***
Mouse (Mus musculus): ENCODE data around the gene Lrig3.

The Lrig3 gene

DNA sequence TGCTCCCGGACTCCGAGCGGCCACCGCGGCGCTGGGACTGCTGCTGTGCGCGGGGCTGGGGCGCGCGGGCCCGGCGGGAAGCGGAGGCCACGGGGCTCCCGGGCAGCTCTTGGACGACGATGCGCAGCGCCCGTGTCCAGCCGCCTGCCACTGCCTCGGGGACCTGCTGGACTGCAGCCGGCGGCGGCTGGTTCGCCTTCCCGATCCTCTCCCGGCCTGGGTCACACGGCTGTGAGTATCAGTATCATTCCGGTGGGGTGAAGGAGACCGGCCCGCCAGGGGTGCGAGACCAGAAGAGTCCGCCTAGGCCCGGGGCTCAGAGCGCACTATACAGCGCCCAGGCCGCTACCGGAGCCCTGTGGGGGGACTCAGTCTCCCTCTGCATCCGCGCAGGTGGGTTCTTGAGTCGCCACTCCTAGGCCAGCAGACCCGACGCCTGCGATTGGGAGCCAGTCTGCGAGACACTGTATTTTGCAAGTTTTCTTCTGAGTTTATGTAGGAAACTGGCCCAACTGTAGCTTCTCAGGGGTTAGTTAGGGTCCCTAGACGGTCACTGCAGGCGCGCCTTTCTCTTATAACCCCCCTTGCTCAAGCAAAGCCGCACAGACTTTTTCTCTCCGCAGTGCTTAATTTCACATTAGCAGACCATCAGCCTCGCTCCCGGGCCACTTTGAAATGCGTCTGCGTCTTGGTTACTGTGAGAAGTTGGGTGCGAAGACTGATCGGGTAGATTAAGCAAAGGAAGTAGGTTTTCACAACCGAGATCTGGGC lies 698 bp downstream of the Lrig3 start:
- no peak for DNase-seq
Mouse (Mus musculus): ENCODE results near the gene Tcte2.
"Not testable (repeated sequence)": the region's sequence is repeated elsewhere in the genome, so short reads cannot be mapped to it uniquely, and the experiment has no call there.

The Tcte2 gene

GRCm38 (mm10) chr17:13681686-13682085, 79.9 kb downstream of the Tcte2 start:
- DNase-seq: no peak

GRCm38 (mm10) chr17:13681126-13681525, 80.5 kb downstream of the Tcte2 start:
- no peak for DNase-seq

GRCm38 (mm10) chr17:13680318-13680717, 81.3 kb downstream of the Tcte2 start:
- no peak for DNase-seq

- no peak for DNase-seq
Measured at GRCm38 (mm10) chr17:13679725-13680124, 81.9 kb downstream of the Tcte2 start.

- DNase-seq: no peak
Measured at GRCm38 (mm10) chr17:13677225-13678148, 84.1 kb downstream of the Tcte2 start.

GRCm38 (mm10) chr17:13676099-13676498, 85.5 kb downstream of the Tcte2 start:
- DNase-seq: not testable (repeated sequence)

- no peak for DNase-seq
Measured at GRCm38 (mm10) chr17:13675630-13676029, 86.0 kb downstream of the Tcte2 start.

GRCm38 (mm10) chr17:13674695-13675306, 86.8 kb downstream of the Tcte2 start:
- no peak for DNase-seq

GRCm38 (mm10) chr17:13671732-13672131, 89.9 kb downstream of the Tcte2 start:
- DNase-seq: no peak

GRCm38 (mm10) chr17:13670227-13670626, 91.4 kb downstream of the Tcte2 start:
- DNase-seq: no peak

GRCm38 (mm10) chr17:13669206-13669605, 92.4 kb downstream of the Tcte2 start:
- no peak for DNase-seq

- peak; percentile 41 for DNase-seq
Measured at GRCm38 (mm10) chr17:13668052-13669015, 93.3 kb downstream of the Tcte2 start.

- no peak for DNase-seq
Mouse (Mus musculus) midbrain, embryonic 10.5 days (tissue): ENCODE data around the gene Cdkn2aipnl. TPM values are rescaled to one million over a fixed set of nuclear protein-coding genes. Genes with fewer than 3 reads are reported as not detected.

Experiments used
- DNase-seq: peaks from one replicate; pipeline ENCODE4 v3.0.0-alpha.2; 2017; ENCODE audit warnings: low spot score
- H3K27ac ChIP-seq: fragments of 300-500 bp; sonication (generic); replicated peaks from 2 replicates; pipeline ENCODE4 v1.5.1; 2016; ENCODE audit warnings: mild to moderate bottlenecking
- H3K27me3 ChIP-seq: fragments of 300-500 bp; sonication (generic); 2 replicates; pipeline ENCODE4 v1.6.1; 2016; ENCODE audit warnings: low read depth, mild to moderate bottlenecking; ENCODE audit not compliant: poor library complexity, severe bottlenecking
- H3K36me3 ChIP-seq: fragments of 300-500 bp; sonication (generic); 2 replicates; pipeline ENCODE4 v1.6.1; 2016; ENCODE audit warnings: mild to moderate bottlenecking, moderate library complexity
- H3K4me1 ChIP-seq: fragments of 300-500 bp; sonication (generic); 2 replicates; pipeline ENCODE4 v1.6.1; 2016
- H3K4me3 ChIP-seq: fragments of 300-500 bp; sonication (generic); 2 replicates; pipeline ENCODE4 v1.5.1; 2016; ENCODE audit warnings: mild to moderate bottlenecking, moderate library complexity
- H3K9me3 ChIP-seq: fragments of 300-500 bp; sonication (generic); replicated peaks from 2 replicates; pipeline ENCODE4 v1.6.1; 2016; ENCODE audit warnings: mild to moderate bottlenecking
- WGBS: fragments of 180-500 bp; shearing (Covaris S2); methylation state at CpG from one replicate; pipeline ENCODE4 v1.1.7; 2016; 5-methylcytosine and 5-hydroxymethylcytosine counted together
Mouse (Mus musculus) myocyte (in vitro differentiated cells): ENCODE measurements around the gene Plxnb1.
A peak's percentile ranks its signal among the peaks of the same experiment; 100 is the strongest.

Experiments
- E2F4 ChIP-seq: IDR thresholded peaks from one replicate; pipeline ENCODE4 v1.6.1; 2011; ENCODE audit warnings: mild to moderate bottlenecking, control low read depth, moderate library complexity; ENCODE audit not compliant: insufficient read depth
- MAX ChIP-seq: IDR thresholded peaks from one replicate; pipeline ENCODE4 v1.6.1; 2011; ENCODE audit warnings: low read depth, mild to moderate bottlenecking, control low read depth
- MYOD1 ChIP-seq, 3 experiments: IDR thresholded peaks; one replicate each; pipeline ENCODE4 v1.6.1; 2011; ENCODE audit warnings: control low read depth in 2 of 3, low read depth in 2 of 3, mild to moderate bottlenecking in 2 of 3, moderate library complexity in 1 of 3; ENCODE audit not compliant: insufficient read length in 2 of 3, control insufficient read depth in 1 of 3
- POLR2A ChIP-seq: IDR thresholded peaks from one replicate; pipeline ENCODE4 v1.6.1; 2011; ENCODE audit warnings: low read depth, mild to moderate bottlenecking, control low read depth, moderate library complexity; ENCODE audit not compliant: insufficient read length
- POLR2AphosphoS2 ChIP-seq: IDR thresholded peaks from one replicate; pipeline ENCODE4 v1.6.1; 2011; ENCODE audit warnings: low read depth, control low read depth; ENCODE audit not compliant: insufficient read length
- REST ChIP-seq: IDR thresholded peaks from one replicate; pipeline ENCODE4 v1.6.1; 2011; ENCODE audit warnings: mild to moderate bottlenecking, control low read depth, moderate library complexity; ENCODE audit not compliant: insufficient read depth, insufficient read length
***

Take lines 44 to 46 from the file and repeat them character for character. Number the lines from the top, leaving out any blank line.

A peak's percentile ranks its signal among the peaks of the same experiment; 100 is the strongest.

Experiments
- E2F4 ChIP-seq: IDR thresholded peaks from one replicate; pipeline ENCODE4 v1.6.1; 2011; ENCODE audit warnings: mild to moderate bottlenecking, control low read depth, moderate library complexity; ENCODE audit not compliant: insufficient read depth